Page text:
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Details of Grant 

EPSRC Reference: EP/I033270/1
Title: EPSRC Centre for Innovative Manufacturing in Emergent Macromolecular Therapies
Principal Investigator: Titchener-Hooker, Professor N
Other Investigators:
Papageorgiou, Professor L Brocchini, Professor SJ Morris, Professor S
Farid, Professor S Thornhill, Professor NF Dalby, Professor PA
Researcher Co-Investigators:
Project Partners:
Aegis AstraZeneca Avacta Group Plc
BioPharm Services Limited BTG ELI Lilly and Company
Francis Biopharma Ltd GE Healthcare GlaxoSmithKline plc (GSK)
Health Protection Agency HealthTech and Medicines KTN Lonza Biologics
Merck and Co Inc MSD Biologics UK Ltd Nat Inst for Bio Standards
NHS Novo Nordisk A/S Novozymes Biopharma UK Ltd
Pfizer Syntaxin Ltd TAP Biosystems
The Association of the British Pharm Ind The Office of Health Economics UCB
UK BioIndustry Association (BIA)
Department: Biochemical Engineering
Organisation: UCL
Scheme: Standard Research
Starts: 01 October 2011 Ends: 31 December 2016 Value (£): 5,840,287
EPSRC Research Topic Classifications:
Bioprocess Engineering Macro-molecular delivery
EPSRC Industrial Sector Classifications:
Healthcare Pharmaceuticals and Biotechnology
Related Grants:
Panel History:
Panel DatePanel NameOutcome
15 Feb 2011 EPSRC Centre for Innovative Manufacturing Panel B Announced
Summary on Grant Application Form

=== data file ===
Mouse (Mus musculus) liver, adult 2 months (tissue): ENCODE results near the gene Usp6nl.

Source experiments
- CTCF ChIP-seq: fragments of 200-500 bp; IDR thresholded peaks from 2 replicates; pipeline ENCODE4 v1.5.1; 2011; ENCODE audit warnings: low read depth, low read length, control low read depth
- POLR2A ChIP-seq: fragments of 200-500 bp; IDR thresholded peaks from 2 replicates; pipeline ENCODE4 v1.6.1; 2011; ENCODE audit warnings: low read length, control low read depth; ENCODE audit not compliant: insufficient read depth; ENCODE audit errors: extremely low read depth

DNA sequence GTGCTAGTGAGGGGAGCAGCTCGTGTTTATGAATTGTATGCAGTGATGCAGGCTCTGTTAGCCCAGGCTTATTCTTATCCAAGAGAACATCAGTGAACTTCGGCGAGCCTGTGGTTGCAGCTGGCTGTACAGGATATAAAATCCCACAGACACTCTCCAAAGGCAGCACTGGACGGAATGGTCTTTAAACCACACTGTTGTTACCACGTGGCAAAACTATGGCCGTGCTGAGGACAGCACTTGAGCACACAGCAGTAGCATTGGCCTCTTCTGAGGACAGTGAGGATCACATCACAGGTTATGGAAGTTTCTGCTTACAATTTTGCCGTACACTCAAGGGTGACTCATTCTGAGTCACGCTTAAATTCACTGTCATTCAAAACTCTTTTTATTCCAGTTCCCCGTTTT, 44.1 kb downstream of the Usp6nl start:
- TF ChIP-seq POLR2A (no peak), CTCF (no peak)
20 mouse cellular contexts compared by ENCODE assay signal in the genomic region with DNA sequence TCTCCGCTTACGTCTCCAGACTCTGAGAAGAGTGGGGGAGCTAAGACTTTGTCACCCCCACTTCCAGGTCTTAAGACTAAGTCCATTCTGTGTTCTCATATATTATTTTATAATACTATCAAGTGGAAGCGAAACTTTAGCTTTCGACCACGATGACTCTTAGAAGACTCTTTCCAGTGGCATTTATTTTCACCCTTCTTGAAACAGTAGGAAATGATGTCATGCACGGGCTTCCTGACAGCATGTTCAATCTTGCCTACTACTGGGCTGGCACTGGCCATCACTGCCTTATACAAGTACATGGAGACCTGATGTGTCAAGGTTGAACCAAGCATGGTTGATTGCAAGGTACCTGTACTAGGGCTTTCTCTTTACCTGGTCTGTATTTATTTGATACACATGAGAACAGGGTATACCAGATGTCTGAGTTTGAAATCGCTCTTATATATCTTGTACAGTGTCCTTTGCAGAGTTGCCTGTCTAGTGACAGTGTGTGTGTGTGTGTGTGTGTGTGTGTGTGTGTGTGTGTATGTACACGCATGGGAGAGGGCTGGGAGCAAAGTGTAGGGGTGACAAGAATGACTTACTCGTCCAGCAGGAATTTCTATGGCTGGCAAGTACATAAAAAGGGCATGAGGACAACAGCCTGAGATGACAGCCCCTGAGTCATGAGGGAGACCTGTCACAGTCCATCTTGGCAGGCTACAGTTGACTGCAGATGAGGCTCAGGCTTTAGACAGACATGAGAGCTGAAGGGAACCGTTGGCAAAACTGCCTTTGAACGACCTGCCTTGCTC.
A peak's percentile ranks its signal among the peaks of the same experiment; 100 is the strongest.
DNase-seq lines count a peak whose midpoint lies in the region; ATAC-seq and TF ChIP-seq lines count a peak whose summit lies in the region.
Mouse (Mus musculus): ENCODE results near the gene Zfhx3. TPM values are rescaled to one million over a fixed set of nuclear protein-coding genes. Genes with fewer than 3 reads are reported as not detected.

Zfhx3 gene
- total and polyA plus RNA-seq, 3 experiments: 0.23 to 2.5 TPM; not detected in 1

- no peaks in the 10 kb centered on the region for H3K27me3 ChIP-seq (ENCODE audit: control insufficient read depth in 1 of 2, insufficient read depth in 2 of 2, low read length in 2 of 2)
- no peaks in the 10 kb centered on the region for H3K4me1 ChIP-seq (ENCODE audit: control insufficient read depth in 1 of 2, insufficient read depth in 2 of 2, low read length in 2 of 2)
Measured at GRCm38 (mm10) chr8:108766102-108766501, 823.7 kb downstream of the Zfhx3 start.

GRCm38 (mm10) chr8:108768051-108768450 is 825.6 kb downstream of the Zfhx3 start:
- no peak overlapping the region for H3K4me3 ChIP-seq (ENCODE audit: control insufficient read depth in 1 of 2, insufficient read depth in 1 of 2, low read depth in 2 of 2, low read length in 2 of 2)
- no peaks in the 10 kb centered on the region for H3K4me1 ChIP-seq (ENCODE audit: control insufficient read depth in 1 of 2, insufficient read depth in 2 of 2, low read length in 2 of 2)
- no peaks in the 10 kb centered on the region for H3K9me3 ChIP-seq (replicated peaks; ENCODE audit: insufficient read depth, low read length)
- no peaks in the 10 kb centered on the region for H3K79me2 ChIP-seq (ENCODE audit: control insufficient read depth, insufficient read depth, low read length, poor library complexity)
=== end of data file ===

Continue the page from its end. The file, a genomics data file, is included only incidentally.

In the 1980s it began to be possible to produce potentially unlimited quantities of human proteins by placing the gene defining them in a simple organism such as yeast. From this grew a new kind of medicine capable of treating conditions such as severe arthritis, haemophilia, growth deficiency, and some cancers that previously had no satisfactory treatments. As well as having great clinical value the resulting technology has become the basis of a new and fastest growing part of the pharmaceutical industry, described as biopharmaceuticals. Because the molecules involved are proteins, they are orders of magnitude larger and more complex than conventional drugs such as aspirin and their processing is much more demanding. They are also so complex that they cannot in general be characterised with precision except in relation to the methods by which they are made. That means the capacity to precisely define such processes is critical to clinical safety and commercial success. Full scale trials of the processes are so costly they can only be conducted once clinical promise is established but, given the number of factors governing processing of even first generation products, there have often been hold-ups so extensive as to delay availability to patients. UCL has pioneered micro scale methods that are sufficiently good at predicting efficient conditions for large scale performance that far fewer and better focussed large scale trials suffice. That resolves part of the problem but an even greater challenge is now emerging. The early biopharmaceuticals were in general the easiest ones to produce. The final scales were also relatively modest. Now, the next generation of biopharmaceuticals are more complex materials and with rising demand the scales are far larger so that processes push the boundaries of the possible. The combined complexity of the product and the process with so many variables to consider means that the managers need better systematic means of supporting their decisions. Already the cost of developing a single biopharmaceutical can exceed 0.7 billion and take 10 years. With more advanced biopharmaceuticals these figures tend to rise and yet the world's governments are facing a healthcare cost crisis with more older people. They therefore exert pressure on companies to reduce prices. Because the public wishes to have medicines that do not pose risks, regulations become ever more stringent so they are a major factor in defining the bioprocess. This also adds to the need for managers to have sector-specific decisional-support aids well grounded in the detailed engineering of the processes. Finally, it is now possible to apply molecular engineering to proteins and vaccines to enhance their therapeutic properties but this can also cause serious bioprocessing problems. The research vision developed with detailed input from UK industry experts will apply these methods as the foundation for another step change whereby much faster and lower cost information can be gathered and integrated with advanced decisional techniques to give managers a better foundation on which to base their policies. The academic team from leading UK universities provides the necessary continuum of skills needed to assess the ease of manufacture of novel drugs, the costs of processing and of delivery to patients. We will work with companies to test the outcomes to ensure they are well proven prior to use on new biopharmaceuticals. This will cut costs so that all the patients who might benefit can receive them and at the earliest possible date achieved within the severely restricted budgets now available to the NHS.
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